It was around
the middle of 1974. Ian McNeill and I had been flying together,
first in Coolangatta in the Bonanza, then in St. George in the
tail-dragger Cessna (a wonderful machine for 16000ft photography!)
It was decided that Peter Cowan and John Messenger would fly down
from Katherine in the Commander, and we would swap navigators,
John and I going first to Toowoomba, then on to Noosa. Gordon
Yorke, the new Operations Manager, flew up to chat to us in the
field. Some months before, Peter had a riding accident (he rode
into a post, damaging his leg) and had only recently returned
to flying. We had been staying in The Australian at St. George
for about three months. Incidentally, they had an aerial picture
of the town, and one of a Hudson framed in the bar. In our first
few hours and days, we re-heard many times two stories of the
time Adastra came to town in 1948.
The first story related how an Adastra crew took a supply of beer
up with them on each flight, then, on return, they would drop
down quickly from survey altitude, fly over the town, then land.
Almost immediately, vehicles would stream out from town, so the
locals could take advantage of ice-cold beer.
The other story was about the navigator, who helped someone put
a roof on their house, and liked the living so much (I think there
might have been a girl involved!), decided to stay on after the
Back to 1974 and the horse. The horse belonged to a fellow who
lived in a shack outside of town, and who would come into town
once every couple of weeks, to sort out his business, and have
a few in the bar. When he had consumed enough, he would tuck half-a-dozen
stubbies in his shirt, and be helped onto the horse, which would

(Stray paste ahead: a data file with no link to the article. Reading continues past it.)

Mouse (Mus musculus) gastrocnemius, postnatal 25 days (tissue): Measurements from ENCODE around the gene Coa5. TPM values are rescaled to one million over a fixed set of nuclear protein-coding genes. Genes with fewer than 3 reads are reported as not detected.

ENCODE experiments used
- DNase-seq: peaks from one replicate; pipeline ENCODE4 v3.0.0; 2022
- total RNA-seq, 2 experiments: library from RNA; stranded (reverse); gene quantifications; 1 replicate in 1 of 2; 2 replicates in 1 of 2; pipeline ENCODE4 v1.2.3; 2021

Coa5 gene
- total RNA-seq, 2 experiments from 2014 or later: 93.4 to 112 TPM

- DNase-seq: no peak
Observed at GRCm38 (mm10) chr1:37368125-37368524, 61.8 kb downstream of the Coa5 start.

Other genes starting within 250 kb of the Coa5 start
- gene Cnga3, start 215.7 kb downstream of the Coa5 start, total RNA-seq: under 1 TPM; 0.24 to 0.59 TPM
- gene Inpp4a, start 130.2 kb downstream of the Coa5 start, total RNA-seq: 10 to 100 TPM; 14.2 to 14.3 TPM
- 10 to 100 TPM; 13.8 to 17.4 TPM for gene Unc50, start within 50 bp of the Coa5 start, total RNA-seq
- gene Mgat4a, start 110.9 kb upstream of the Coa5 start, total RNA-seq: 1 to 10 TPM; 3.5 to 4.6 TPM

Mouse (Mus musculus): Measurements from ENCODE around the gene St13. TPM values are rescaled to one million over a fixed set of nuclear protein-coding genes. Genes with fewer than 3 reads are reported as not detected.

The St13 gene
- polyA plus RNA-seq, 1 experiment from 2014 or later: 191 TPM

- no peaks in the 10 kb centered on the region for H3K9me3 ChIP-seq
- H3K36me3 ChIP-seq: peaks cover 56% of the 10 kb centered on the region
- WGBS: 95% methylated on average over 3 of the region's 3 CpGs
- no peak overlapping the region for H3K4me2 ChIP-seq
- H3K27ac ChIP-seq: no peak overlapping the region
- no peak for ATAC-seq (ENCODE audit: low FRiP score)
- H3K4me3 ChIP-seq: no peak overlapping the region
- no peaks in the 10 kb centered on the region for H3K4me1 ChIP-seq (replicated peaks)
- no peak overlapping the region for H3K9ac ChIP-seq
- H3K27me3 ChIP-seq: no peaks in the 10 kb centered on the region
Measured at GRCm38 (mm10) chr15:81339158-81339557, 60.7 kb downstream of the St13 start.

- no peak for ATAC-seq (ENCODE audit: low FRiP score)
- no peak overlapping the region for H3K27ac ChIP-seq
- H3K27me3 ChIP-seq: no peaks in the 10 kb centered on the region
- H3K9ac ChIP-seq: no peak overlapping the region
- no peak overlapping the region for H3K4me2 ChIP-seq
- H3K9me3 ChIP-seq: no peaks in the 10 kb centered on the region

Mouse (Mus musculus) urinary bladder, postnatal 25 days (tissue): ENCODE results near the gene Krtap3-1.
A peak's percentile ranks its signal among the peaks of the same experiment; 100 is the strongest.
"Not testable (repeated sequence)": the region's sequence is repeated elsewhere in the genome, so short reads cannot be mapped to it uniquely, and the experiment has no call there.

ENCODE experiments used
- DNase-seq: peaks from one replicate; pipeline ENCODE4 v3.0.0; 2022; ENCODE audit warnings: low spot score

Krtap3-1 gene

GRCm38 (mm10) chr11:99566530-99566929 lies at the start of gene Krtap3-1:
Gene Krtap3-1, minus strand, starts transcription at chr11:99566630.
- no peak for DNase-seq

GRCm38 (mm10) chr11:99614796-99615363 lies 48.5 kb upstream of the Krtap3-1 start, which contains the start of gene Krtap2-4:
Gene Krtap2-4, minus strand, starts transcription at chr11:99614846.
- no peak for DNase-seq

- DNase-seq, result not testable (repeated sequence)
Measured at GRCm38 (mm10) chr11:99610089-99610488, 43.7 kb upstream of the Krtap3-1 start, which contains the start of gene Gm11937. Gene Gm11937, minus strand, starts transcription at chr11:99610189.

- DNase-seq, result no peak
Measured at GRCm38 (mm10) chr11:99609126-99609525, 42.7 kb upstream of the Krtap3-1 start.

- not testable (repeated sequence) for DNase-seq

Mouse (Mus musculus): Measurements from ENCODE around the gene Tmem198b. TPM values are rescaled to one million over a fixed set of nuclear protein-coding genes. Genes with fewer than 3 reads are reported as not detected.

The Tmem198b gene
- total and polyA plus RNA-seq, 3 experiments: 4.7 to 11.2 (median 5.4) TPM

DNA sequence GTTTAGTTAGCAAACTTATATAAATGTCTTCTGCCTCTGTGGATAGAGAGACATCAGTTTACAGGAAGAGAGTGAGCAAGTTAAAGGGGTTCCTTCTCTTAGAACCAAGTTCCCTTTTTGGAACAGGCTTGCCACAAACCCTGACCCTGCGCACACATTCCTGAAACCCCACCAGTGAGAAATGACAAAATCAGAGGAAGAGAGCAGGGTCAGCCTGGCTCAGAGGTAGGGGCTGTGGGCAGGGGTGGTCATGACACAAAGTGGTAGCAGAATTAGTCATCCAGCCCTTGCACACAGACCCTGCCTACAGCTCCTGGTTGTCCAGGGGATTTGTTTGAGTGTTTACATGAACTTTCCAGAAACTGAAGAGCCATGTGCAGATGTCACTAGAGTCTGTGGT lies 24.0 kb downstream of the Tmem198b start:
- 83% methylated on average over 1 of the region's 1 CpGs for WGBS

meander off down the river bank on its way home, the rider now
fast asleep on his back. (Apparently, some crime of passion had
seen the owner as a guest of the government for quite a number
of years, and he now kept pretty much to himself). On the day
in question, with the arrival of the second aircraft with Gordon
Yorke, we were saying farewell to some of the townsfolk we had
become friendly with (as is the life of nomadic survey crews)
and a bit of a party got going.
Just before closing time, Pete decides he wants to ride the horse
(I can't remember if, by this time, the owner was in any condition
to agree or disagree). We all followed him outside, where he mounted
the horse, and trotted off into the darkeness, Some minutes went
by when, in the distance we heard the sound of horseshoes on tarmac.
We saw the sparks coming off the shoes long before Peter and the
horse shot by the crowd, mouths agape. Having just got Peter back
to work, Gordon was sitting on the pub step, head in hands, moaning.
I had recently bought the new type Polaroid camera, and decided
I wanted a photograph to mark the occasion. It was then that some
larrikin decided to take the photo in the bar. The landlord was
new, only been in about a week, and made some protest, but to
no avail. The crowd stood aside and the horse, and Peter were
led in like a Melbourne cup winner. The locals crowded in round
the horse, I took the photo and, whether it was the noise, the
crowd or the flash, the horse disgraced himself. This was enough
for the landlord, who threw out all the locals, and the horse,
and moved us out of the bar into the reception area, to finish
our drinking. The party didn't finish there.
The landlord joined us, four crew, operations manager, two wives,
and three of the pub's bar staff, plus the horse owner. Around
1.30am, there was a knock on the door, and there stood the new
police sergeant. He walked into a very silent group, looked around,
took off his hat, sat down and gratefully accepted an offered
beer. The horse owner had by now become more lively, cornering
Gordon with tales of past exploits. We continued on for a little
longer, when again there was a knock on the door, but very timid.
Those who heard it took no notice. It came again, a little louder.
Still no one did anything. On the third knock, the sergeant shouted
"come in". A young, fresh faced lad appeared in the
doorway. "Yes?" enquired the sergeant. "I want
to go home." said the lad. "Well bloody go home!"
said the sergeant. "I can't" replied the now white-faced
young man, "somebody's tied a horse to me ute!"
Amongst a lot of loud laughter, the lad was rescued, the horse
and rider sent home, and the sergeant went back to his duties.
As for us, well, next day John and I went to Toowoomba, and there
we......................... But that is another story.
Unfortunately, somewhere in all my moving around, I lost that
16th February 2004